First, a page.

Ministers were accused of demonising benefits claimants in an attempt to justify their controversial decision to increase most state handouts by less than inflation.
Polling commissioned by the Trades Union Congress suggests that a campaign by Tory ministers is turning voters against claimants – but only because the public is being fed "myths" about those who rely on benefits.
The criticism comes before a crunch Commons vote next Tuesday on the Welfare Benefits Uprating Bill, which will ensure that most benefits and tax credits will rise by only one per cent for the next three years. Labour, which will vote against the measure, tried today to answer Tory claims that it is "soft" on scroungers by announcing a "tough love" plan to force adults who have been out of work for more than two years to take up a government "job guarantee" or lose their benefits.
George Osborne, the Chancellor, has spoken about "the shiftworker, leaving home in the dark hours of the early morning, who looks up at the closed blinds of their next-door neighbour sleeping off a life on benefits". Iain Duncan Smith, the Work and Pensions Secretary, has highlighted figures showing that benefits have risen by almost twice as much as earnings in the past five years. According to YouGov, four out of 10 people think benefits are too generous and three in five believe the system has created a culture of dependency. However, people who know least about the facts are the most hostile towards claimants. More than half of those who are "least accurate" about the system think benefits are too generous, while fewer than one in three (31 per cent) of those giving the "most accurate" answers agree.
Mr Osborne's decision to cap most benefit rises at one per cent is supported by 48 per cent and opposed by 32 per cent. But, by a margin of three to one, people think the squeeze will mainly hit the unemployed. When told it will also affect low-paid workers receiving tax credits, people oppose the move by 40 to 30 per cent. Only one in four people believe benefits should go up by less than wages or prices, while 63 per cent want to see them linked to wages, prices or both.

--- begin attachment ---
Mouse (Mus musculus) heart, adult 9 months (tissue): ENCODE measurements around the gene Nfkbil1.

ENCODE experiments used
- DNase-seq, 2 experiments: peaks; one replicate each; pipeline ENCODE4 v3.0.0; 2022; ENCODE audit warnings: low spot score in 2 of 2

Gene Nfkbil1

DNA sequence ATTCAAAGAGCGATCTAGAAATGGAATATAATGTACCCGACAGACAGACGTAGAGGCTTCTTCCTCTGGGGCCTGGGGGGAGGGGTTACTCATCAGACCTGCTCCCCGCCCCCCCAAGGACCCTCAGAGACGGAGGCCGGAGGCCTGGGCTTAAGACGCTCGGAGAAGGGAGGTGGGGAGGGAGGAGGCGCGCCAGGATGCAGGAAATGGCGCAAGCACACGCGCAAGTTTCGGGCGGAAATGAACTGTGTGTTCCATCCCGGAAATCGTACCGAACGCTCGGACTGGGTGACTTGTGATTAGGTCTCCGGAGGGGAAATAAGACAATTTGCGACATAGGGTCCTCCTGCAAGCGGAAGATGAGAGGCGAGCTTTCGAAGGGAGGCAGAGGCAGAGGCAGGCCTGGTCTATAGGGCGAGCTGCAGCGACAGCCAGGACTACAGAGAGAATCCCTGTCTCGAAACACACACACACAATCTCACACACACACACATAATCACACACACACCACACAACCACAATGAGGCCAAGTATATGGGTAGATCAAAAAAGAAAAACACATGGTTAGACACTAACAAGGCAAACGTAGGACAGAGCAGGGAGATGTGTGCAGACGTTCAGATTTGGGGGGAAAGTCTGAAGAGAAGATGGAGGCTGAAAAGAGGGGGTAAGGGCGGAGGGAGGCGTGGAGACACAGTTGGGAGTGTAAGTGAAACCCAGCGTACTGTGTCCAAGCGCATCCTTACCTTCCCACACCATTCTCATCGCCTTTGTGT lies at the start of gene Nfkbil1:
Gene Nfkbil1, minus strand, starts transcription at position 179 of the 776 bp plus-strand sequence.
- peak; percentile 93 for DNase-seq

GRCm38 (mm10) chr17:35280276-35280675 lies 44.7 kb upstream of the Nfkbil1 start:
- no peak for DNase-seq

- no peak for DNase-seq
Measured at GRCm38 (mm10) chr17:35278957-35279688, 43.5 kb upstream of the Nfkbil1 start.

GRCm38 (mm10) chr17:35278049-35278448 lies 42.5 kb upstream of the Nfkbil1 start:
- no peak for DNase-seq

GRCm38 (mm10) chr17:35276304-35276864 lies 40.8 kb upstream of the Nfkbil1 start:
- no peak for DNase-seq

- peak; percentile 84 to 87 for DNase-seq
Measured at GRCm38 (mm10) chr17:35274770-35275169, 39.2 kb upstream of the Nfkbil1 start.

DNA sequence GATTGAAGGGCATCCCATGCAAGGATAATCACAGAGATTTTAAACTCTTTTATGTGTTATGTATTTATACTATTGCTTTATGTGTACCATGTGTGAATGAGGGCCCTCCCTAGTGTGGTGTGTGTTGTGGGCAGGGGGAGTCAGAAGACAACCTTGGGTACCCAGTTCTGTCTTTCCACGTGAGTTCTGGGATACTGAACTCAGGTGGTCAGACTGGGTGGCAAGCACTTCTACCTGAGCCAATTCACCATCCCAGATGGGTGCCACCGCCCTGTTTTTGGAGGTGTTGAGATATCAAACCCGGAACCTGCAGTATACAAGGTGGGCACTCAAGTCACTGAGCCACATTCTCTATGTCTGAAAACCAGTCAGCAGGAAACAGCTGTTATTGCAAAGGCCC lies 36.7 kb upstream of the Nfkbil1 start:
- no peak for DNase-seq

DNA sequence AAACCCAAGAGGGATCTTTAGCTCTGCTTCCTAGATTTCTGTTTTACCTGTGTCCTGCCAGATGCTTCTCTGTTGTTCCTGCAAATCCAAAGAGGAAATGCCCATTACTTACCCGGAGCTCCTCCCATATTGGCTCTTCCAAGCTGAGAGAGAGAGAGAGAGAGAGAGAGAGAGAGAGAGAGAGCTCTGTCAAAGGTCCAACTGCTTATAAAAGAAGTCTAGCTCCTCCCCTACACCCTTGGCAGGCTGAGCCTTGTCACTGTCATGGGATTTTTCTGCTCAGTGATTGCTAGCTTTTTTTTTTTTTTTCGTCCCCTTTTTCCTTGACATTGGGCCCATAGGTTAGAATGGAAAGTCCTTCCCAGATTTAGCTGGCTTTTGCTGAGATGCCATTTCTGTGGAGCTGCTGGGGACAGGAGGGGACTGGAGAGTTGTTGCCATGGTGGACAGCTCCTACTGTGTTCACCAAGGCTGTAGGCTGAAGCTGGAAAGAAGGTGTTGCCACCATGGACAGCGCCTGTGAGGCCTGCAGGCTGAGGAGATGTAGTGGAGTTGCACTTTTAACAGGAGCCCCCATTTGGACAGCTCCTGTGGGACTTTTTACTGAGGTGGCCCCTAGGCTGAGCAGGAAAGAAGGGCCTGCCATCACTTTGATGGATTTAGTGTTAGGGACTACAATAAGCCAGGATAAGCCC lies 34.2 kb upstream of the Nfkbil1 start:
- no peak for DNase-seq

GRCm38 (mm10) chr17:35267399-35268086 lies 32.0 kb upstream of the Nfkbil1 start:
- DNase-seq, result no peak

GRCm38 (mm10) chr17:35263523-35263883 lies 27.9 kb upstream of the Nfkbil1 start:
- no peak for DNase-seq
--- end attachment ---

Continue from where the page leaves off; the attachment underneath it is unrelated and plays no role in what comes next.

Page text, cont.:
Frances O'Grady, the TUC General Secretary, said: "It is not surprising that voters want to get tough on welfare. They think the system is much more generous than it is in reality, is riddled with fraud and is heavily skewed towards helping the unemployed, who they think are far more likely to stay on the dole than is actually the case. Indeed if what the average voter thinks was true, I'd want tough action too.
"But you should not conduct policy, particularly when it hits some of the most vulnerable people in society, on the basis of prejudice and ignorance. And it is plainly immoral to spread such prejudice purely for party gain, as ministers and their advisers are doing, by deliberately misleading people about the value of benefits and who gets them."
Ed Balls, the shadow Chancellor, accused ministers of resorting to "smears" by claiming they are targeting the workshy and benefit scroungers when two-thirds of those affected by the cap are in work.
Mr Balls announced that Labour would raise £1bn by limiting tax relief on pension contributions to 20 per cent for those on more than £150,000 a year. This would fund a "compulsory jobs guarantee" for the 129,000 adults over the age of 25 who have been jobless for more than two years, a move that would later be extended to those on the dole for more than a year.
Writing on the PoliticsHome website, Mr Balls said: "A One Nation approach to welfare reform means government has a responsibility to help people into work and support those who cannot, but those who can work must be required to take up jobs or lose benefits – no ifs or buts. Britain needs real welfare reform that is tough, fair and that works, not divisive, nasty and misleading smears from an out-of-touch and failing government."
Ministers insist there is strong public support for reducing the welfare bill, saying the TUC had failed to produce an example of the Government misleading people. Mr Osborne hit back at Mr Balls, accusing him of making uncosted spending commitments because he had already announced plans to spend the same £1bn on reversing cuts to tax credits.
A government source said last night: "It beggars belief that Labour's union baron backers think people are stupid for daring to suggest the benefits system needs reforming. If Labour seriously thinks stopping households receiving more in benefits than families earn going out to work is prejudiced and ignorant, it is completely out of touch."
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